30 April 2014 0 Comments

Potential Pitfalls of Deferred Annuities – Part One

shutterstock_125272760

In my previous entry “The Truth About Annuities” I provided an overview of the two types of annuities, Immediate and Deferred, touching on the strengths and weaknesses of Immediate Annuities as well as the major strength of Deferred Annuities—tax deferral.  Now it’s time to cover the downside of Deferred Annuities.  But, first it’s important to define the three basic types of Deferred Annuities: Fixed, Indexed and Variable.

Fixed Annuities provide guaranteed and current interest crediting.  Policies being issued today might have a minimum guaranteed interest of about 2%, but are currently crediting slightly more than that.  The annuity owner has no investment decisions to make.  These types of annuities have historically been competitive with bank CD rates.

Indexed Annuities have a fixed account similar to the fixed annuity, but they also provide accounts that track the returns of published indexes such as the Standard and Poors 500.  The annuity owner can move assets between the fixed account and accounts tracking one or more outside index.  If the index selected has a negative return, typically the value of the account does not drop below the previous year’s value or the total premium paid. In order to provide this downside protection, the maximum amount credited in any year will be capped and there may be a participation percentage of less than 100% of the index’s return.  Funds are not invested directly in indexed accounts; rather the insurance company employs options to accomplish the contractual tracking provided.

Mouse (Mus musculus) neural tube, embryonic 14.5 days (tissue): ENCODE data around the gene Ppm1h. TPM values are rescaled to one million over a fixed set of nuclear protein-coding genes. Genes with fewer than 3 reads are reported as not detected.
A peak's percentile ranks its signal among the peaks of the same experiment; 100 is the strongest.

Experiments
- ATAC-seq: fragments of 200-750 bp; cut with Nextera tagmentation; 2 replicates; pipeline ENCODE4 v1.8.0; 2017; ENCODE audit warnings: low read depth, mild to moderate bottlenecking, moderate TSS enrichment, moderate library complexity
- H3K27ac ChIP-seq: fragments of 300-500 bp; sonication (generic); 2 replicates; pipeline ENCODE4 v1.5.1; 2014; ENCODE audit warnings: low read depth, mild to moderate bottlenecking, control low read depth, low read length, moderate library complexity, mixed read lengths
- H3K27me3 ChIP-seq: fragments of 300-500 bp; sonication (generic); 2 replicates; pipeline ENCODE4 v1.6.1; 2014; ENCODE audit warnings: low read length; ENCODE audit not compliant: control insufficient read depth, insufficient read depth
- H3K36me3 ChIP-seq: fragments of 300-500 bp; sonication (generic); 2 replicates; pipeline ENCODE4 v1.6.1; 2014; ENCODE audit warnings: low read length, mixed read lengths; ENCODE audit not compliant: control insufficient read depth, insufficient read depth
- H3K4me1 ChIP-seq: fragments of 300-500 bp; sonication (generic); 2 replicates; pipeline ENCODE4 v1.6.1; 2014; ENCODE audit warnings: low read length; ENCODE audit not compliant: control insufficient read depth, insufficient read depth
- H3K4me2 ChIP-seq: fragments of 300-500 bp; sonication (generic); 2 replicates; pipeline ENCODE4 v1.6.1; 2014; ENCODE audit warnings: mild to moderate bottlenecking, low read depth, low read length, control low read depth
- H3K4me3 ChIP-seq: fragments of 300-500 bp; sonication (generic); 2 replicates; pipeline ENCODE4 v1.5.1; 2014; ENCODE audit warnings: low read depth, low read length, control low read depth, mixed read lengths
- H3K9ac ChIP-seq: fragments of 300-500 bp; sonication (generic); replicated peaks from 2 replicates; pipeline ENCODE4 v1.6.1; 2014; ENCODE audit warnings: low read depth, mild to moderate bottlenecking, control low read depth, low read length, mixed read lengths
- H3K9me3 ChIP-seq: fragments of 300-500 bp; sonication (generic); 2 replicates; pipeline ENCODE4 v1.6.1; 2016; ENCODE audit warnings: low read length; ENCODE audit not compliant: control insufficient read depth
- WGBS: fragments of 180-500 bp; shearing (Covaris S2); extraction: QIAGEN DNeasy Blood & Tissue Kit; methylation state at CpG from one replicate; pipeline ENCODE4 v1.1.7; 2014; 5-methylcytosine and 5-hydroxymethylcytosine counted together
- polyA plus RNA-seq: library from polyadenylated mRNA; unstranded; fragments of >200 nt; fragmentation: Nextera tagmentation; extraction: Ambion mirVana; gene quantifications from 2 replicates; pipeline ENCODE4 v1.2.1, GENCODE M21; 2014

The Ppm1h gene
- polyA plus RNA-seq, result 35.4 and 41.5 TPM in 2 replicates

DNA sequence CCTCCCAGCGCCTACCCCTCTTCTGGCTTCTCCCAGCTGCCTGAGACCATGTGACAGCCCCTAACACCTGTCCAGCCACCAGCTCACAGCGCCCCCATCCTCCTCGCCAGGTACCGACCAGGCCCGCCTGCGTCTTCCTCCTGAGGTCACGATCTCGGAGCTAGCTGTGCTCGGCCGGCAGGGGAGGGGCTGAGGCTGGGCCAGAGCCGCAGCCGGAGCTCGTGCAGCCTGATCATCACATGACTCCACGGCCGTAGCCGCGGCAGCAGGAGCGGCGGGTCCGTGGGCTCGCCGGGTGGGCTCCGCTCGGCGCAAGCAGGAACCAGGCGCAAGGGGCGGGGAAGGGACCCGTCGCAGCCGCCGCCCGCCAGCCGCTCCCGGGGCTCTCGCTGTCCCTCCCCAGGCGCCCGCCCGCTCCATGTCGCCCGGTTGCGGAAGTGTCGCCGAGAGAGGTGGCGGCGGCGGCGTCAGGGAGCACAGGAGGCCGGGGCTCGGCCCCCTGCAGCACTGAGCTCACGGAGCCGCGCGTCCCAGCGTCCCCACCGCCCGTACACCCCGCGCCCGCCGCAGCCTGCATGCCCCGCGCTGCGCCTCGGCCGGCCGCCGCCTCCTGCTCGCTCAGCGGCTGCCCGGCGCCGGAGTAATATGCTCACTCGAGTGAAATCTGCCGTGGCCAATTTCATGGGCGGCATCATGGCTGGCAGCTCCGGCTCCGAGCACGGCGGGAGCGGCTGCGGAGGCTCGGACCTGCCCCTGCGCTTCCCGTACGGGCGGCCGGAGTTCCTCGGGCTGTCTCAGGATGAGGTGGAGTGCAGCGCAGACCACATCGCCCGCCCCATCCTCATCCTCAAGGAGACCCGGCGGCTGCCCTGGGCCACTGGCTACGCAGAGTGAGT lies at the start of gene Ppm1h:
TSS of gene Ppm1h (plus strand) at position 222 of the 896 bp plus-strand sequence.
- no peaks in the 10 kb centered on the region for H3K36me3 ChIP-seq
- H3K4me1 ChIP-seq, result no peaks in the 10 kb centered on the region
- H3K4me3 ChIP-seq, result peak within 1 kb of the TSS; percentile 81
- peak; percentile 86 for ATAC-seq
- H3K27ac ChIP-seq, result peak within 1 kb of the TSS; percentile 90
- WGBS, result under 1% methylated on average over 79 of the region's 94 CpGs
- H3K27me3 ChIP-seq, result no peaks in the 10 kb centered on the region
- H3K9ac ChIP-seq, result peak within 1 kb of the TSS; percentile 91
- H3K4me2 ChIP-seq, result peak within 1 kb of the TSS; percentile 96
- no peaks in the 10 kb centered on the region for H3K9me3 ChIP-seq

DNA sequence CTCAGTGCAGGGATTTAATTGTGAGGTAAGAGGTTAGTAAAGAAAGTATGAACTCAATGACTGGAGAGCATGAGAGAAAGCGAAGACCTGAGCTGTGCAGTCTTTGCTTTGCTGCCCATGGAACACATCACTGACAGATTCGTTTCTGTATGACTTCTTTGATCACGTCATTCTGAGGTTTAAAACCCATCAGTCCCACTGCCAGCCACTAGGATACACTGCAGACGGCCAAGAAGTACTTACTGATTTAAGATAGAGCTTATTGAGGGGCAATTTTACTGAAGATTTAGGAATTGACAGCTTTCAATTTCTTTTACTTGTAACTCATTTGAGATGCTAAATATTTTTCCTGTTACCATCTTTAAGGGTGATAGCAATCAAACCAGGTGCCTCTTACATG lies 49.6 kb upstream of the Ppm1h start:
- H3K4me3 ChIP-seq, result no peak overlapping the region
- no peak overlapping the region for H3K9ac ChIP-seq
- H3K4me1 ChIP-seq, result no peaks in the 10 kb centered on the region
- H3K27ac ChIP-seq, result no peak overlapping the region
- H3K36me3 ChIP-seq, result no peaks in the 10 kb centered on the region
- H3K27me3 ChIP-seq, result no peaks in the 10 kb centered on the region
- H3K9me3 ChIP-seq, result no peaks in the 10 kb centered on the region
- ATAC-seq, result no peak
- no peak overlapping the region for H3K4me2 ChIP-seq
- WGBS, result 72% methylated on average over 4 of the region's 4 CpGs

Variable Annuities are similar to indexed annuities inasmuch as there is a fixed account option as well as the potential for growth in a managed fund.  But, here the funds invested outside of the fixed account are place directly into investment accounts similar to mutual funds (perhaps even managed by mutual fund companies) and their value will rise or fall in direct proportion to the underlying fund value without the protection of any minimum guarantee.  The annuity owner determines what funds are to be used and can move from one investment option to another.  In order to sell Variable Annuities an agent must hold a license with the National Association of Security Dealers (NASD) as well as a state insurance license.

Surrender Charges

One of the important things to understand with any type of Deferred Annuity is that they are not intended as short term investment vehicles.  There will be penalties, referred to as surrender charges, if you decide to cash out in the early years.  At the very least do not plan to withdraw funds for 5 years or to the end of the surrender charge period if longer.  There may be a way to withdraw a small amount in the early years without incurring a surrender charge, but if you do you have lost the advantage of tax deferral since any withdrawal assumes earnings are received first, followed by principle, resulting in ordinary income.

Part Two of this entry reveals some additional concerns about Deferred Annuities…but it’s not all bad.

Leave a Reply